Nayden Out as GE Restructures Finance Unit

GE Capital will break into four units as the company looks to improve disclosure.
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Updated from 12:32 p.m. EDT

General Electric

(GE) - Get Report

, whose GE Capital unit has been criticized for its sometimes-impenetrable financial disclosure, said it would break the finance company into four segments Aug. 1. The unit's chief executive, Denis J. Nayden, will step down.

The conglomerate will separate GE Capital into GE Commercial Finance, GE Insurance, GE Consumer Finance and GE Equipment Management. The parent company named Michael A. Neal to head the commercial finance unit; David R. Nissen to head the consumer finance unit; Arthur H. Harper to head the equipment management unit; and Michael D. Fraizer to head the insurance unit.

"The reason for doing this is simple -- I want more direct contact with the financial services teams," GE Chief Executive Jeff Immelt said in a release.

"The organization and leadership will be aligned with their natural markets," Immelt said. "This will create a clearer line of sight on how our financial services businesses operate and enhance growth. Our external reporting will mirror this organizational structure, providing greater clarity for investors."

After accounting scandals at




, investors have shied away from companies with complex financials. Since the beginning of the year, GE's stock has lost 31% of its value. In recent trading, GE was up 82 cents, or 3%, to $27.47.

"They are trying to simplify their reporting," said Jeff Graff, an analyst at Victory Capital Management, which owns 28.5 million GE shares. "This allows them to streamline their accountability."

Graff downplayed the significance of GE's restructuring announcement, however. "This is not a major event for the company," he said. "No matter how you slice it, it is still the same company."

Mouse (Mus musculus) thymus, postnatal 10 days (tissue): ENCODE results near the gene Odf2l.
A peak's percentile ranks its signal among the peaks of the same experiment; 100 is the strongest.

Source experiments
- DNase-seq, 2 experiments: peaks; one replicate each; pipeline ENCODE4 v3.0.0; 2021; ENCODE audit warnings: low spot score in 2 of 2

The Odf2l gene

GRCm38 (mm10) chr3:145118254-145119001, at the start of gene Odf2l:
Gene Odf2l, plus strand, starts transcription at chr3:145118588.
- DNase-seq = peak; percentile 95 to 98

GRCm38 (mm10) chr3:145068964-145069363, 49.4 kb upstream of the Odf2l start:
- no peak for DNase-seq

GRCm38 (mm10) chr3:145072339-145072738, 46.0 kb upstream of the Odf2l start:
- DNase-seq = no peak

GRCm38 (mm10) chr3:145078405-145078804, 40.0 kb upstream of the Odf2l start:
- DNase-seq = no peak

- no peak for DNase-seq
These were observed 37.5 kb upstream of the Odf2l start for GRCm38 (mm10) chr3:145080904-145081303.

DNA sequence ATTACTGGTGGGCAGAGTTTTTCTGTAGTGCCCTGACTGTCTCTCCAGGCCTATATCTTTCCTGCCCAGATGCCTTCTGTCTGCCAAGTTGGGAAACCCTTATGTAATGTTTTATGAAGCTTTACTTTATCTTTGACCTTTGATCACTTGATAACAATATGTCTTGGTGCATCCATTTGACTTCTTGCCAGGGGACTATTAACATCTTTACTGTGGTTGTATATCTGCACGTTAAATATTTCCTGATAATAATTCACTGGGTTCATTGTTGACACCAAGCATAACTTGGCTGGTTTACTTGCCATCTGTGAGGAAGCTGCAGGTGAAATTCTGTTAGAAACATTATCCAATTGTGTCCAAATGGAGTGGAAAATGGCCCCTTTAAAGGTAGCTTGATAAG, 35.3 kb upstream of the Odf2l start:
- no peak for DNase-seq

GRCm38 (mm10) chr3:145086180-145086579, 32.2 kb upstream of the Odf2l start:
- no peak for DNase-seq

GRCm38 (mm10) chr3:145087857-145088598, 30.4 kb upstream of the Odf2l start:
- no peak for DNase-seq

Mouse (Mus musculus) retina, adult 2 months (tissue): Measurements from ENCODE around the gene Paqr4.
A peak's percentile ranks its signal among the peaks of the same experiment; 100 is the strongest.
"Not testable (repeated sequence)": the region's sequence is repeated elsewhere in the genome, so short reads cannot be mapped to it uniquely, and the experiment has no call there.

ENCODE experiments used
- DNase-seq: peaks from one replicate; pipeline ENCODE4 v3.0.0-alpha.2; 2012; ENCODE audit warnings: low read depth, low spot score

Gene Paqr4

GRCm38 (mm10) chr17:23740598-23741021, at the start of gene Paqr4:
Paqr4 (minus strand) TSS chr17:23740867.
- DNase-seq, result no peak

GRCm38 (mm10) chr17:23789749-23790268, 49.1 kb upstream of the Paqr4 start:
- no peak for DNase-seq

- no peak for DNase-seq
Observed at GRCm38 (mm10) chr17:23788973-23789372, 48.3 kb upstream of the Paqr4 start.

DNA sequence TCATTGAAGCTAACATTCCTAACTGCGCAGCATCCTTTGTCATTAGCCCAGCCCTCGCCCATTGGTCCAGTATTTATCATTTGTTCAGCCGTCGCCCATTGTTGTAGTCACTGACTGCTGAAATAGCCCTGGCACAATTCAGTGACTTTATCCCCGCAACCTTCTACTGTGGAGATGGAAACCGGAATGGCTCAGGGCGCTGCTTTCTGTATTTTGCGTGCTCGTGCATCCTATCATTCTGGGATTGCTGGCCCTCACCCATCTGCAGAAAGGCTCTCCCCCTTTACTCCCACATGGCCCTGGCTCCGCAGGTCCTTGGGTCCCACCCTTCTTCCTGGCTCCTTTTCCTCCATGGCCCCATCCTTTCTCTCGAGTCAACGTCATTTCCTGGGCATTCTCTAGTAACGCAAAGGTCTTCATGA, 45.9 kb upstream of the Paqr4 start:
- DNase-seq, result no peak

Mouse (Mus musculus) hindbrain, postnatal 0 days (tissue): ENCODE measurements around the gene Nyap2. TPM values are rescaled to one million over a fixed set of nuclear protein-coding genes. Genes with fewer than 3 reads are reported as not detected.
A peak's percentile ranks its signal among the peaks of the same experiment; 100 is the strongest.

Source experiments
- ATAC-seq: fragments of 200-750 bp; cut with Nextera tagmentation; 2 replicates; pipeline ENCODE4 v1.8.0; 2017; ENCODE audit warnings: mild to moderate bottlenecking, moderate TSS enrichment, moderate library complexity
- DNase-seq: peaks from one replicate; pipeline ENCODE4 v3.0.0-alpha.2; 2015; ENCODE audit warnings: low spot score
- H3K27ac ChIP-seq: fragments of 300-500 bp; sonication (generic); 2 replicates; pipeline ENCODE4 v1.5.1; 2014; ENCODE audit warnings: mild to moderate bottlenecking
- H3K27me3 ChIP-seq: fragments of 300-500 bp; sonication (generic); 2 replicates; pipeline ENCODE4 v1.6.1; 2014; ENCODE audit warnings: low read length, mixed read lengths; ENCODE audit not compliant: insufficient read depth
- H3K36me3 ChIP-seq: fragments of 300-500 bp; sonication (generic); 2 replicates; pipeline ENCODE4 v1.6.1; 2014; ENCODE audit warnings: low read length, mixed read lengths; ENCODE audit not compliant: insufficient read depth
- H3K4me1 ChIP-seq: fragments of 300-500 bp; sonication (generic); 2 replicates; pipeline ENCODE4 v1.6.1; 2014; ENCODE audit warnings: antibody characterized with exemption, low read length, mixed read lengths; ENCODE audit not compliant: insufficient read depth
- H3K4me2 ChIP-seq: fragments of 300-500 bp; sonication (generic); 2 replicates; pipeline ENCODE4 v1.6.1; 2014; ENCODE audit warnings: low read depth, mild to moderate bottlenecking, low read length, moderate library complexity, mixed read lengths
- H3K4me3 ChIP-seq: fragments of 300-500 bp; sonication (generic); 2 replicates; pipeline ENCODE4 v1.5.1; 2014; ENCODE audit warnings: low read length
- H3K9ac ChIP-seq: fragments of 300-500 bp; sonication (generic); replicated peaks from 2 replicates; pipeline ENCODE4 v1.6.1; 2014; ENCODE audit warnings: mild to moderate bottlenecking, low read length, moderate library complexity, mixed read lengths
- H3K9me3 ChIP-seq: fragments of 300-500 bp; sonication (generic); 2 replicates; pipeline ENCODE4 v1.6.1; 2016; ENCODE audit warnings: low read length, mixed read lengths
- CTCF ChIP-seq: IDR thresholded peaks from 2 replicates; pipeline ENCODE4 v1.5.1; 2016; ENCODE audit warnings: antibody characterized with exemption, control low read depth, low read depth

Looking ahead, the company will be challenged to maintain the earnings growth rates of the past. "The bigger issue is how GE will grow revenue and earnings at historical rates," said Robert Friedman, an analyst at Standard & Poor's and long-time GE bear. "This decision is more window-dressing than anything else."

Nayden plans to start a financial services advisory company and will continue to serve as a senior adviser to Immelt and the GE Capital board.

The four units will share several corporate functions, including risk management and capital markets, and the company's mammoth fund-raising arms, GE Capital Services and GE Capital Corp. will remain legal entities.

Specifically, the commercial finance arm will handle aviation services, commercial equipment finance, health-care financial services, real estate, structured finance and vendor finance.

The equipment group will handle fleet services, rail services, European equipment management and Penske truck leasing. The consumer finance arm will handle card services and global consumer finance, while the insurance unit will handle employer's reinsurance, financial assurance, financial guarantee insurance and mortgage insurance.